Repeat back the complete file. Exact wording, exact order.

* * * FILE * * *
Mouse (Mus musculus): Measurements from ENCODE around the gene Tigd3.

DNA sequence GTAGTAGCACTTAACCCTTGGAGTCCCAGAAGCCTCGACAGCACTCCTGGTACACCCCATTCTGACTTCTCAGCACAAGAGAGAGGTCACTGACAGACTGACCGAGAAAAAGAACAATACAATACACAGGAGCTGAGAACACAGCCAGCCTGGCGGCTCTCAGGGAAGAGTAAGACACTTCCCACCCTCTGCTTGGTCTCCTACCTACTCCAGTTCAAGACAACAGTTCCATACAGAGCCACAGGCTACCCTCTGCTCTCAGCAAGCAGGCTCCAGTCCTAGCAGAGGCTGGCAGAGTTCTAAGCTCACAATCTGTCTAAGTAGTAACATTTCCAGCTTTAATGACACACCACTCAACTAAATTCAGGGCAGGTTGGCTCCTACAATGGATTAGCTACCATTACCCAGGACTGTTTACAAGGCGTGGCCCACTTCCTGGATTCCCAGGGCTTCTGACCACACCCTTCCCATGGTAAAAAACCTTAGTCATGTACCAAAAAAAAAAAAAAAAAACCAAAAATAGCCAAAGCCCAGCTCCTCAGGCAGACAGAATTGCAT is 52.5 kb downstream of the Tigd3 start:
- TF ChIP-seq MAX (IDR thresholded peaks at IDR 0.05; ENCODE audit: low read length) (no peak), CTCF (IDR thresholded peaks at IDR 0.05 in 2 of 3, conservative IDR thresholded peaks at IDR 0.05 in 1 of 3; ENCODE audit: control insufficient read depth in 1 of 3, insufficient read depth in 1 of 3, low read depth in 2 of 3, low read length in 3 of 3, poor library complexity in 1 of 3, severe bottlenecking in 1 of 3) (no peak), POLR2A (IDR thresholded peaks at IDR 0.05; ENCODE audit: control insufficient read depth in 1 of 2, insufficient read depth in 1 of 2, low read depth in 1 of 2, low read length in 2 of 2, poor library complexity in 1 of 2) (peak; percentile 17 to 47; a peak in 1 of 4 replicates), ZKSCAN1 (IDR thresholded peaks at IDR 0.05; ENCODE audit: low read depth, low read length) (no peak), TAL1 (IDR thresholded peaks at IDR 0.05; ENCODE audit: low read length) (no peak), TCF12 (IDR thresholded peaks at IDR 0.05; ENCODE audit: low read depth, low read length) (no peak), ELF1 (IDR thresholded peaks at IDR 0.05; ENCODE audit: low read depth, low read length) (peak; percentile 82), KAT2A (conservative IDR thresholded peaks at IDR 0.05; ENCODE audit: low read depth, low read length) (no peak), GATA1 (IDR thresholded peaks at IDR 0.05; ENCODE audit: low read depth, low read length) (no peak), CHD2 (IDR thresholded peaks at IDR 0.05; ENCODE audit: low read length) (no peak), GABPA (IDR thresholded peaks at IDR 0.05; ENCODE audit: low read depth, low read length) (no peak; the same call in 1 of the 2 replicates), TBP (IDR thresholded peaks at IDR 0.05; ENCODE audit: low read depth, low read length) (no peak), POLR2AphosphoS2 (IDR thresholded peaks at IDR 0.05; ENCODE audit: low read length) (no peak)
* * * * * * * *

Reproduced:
Mouse (Mus musculus): Measurements from ENCODE around the gene Tigd3.

DNA sequence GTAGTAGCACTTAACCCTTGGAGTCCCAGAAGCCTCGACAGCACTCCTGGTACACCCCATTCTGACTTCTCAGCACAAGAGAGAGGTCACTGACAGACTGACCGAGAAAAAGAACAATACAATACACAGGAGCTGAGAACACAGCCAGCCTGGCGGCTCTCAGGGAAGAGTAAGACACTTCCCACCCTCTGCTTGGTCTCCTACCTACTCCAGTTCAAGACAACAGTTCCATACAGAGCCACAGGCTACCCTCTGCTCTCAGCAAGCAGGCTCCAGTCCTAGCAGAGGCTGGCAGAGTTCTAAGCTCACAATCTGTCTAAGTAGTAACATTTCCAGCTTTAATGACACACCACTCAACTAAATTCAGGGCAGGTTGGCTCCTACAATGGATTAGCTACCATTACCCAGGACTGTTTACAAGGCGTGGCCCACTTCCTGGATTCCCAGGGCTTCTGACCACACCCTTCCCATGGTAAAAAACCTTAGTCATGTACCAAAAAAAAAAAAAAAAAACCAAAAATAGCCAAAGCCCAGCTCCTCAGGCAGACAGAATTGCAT is 52.5 kb downstream of the Tigd3 start:
- TF ChIP-seq MAX (IDR thresholded peaks at IDR 0.05; ENCODE audit: low read length) (no peak), CTCF (IDR thresholded peaks at IDR 0.05 in 2 of 3, conservative IDR thresholded peaks at IDR 0.05 in 1 of 3; ENCODE audit: control insufficient read depth in 1 of 3, insufficient read depth in 1 of 3, low read depth in 2 of 3, low read length in 3 of 3, poor library complexity in 1 of 3, severe bottlenecking in 1 of 3) (no peak), POLR2A (IDR thresholded peaks at IDR 0.05; ENCODE audit: control insufficient read depth in 1 of 2, insufficient read depth in 1 of 2, low read depth in 1 of 2, low read length in 2 of 2, poor library complexity in 1 of 2) (peak; percentile 17 to 47; a peak in 1 of 4 replicates), ZKSCAN1 (IDR thresholded peaks at IDR 0.05; ENCODE audit: low read depth, low read length) (no peak), TAL1 (IDR thresholded peaks at IDR 0.05; ENCODE audit: low read length) (no peak), TCF12 (IDR thresholded peaks at IDR 0.05; ENCODE audit: low read depth, low read length) (no peak), ELF1 (IDR thresholded peaks at IDR 0.05; ENCODE audit: low read depth, low read length) (peak; percentile 82), KAT2A (conservative IDR thresholded peaks at IDR 0.05; ENCODE audit: low read depth, low read length) (no peak), GATA1 (IDR thresholded peaks at IDR 0.05; ENCODE audit: low read depth, low read length) (no peak), CHD2 (IDR thresholded peaks at IDR 0.05; ENCODE audit: low read length) (no peak), GABPA (IDR thresholded peaks at IDR 0.05; ENCODE audit: low read depth, low read length) (no peak; the same call in 1 of the 2 replicates), TBP (IDR thresholded peaks at IDR 0.05; ENCODE audit: low read depth, low read length) (no peak), POLR2AphosphoS2 (IDR thresholded peaks at IDR 0.05; ENCODE audit: low read length) (no peak)